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Nose Still Blocked Nearly 3 Months Post Op Septoplasty and Turbine Reduction?

Hi, I had a septoplasty at the end of August this year, The issue im having is, before my op my right nostril was blocked due to a deviated septum, After the op, blockage is still there but redcued, but recently my left nostril is completely blocked. I've tried using my rinse and i've tried my decongestion spray but neither work, it just feels like i need to blow something huge out. could my nose deviate to the other side? or could this just be a lot of 'gunk' that will move in time.

Doctor Answers (2)

Nasal obstruction after septoplasty

+1

I like your username Septoman.  By 3 months, your septum and turbinates should be nearly healed.  If you have residual nasal obstruction, it could be a result of any of the factors you mentioned, including: deviation, recurrent turbinate hypertrophy, crusting, or another structural change that is obstructing your breathing.  Without examining your nose determining the reason is guess-work, so it's best to touch base with your surgeon.  Once you know the cause, the appropriate treatment can be initiated.  

Beverly Hills Facial Plastic Surgeon
5.0 out of 5 stars 14 reviews

Obstruction after septoplasty could be swelling or structural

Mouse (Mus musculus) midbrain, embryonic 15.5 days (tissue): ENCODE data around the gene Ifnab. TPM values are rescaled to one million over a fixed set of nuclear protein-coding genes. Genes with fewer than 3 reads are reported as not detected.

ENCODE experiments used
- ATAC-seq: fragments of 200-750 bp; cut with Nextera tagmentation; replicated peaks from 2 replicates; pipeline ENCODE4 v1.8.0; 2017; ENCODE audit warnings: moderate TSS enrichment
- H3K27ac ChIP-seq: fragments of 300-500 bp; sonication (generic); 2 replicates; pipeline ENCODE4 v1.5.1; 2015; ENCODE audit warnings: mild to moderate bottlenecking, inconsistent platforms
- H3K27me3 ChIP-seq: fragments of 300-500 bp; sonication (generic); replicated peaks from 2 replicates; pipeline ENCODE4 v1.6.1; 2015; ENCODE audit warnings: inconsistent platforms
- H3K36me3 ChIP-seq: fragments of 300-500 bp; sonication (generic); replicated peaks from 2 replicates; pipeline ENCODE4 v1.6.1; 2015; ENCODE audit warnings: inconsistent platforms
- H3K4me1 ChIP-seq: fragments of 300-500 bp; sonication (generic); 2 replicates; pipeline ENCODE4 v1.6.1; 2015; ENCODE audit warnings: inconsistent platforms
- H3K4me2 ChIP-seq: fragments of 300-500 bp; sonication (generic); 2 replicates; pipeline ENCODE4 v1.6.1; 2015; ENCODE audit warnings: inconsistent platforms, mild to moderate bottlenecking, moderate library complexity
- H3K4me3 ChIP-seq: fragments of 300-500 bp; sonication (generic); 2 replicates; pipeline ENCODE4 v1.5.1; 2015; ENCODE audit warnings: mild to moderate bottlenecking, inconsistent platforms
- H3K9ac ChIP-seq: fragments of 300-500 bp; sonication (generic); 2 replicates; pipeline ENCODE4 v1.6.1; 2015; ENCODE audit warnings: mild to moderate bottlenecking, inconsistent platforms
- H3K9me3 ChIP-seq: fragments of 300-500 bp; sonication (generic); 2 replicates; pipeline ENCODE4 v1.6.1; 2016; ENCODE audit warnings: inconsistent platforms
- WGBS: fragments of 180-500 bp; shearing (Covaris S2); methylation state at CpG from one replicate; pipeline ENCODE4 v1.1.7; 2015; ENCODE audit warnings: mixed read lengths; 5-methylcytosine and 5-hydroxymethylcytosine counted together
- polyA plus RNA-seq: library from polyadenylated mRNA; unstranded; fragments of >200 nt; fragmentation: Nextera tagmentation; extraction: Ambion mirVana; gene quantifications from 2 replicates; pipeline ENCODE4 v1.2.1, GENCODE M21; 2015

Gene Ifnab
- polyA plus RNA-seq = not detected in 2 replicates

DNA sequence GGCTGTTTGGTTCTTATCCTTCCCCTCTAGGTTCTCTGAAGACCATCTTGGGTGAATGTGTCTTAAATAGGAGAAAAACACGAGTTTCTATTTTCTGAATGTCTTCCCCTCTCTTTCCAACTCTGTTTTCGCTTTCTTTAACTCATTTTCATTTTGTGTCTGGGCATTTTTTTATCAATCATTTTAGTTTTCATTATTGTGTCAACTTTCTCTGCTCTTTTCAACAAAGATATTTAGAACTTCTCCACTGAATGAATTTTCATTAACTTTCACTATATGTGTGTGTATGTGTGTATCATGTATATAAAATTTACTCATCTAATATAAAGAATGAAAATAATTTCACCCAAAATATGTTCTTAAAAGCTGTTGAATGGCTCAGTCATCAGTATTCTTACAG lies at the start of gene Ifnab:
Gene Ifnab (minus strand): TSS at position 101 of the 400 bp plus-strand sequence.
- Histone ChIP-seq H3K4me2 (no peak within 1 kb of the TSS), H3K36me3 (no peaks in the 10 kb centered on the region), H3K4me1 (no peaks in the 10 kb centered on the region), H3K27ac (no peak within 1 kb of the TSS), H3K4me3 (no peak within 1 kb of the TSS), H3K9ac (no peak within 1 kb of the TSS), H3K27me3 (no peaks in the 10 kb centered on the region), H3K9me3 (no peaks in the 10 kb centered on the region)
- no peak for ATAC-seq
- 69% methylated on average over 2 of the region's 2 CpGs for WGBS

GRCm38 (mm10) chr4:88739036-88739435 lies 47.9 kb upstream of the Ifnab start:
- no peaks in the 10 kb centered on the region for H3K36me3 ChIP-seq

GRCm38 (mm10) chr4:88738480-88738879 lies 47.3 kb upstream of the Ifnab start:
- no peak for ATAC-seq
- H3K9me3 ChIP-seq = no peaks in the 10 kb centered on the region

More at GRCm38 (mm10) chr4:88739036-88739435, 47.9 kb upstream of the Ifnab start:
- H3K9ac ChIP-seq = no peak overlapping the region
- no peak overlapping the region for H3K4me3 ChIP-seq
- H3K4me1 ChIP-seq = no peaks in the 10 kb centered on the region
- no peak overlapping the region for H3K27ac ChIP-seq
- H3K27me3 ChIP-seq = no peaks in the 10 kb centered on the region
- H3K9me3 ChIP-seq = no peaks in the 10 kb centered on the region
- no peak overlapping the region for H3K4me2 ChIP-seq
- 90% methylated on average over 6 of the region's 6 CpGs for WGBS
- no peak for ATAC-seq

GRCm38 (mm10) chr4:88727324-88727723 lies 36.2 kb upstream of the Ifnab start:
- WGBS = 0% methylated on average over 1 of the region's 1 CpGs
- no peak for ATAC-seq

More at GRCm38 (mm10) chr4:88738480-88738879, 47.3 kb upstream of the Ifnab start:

+1

By 3 months post-op, the surgical swelling should be resolved inside the nose.  It is possible that another cause of swelling, such as allergic rhinitis (nasal allergies) could play a role.  If you are experience sneezing, and itchy sensation in the nose, or nasal discharge, these could be signs of allergy.  If your left side was open initially after surgery and only recently has become blocked, I think an inflammatory (swelling) issue is causing the problem. If it was blocked immediately after surgery, it could be a structural issue, possibly related to the surgery itself.  You should address these issues with your surgeon who should be able to guide you.

Bay Area Facial Plastic Surgeon
5.0 out of 5 stars 18 reviews

These answers are for educational purposes and should not be relied upon as a substitute for medical advice you may receive from your physician. If you have a medical emergency, please call 911. These answers do not constitute or initiate a patient/doctor relationship.

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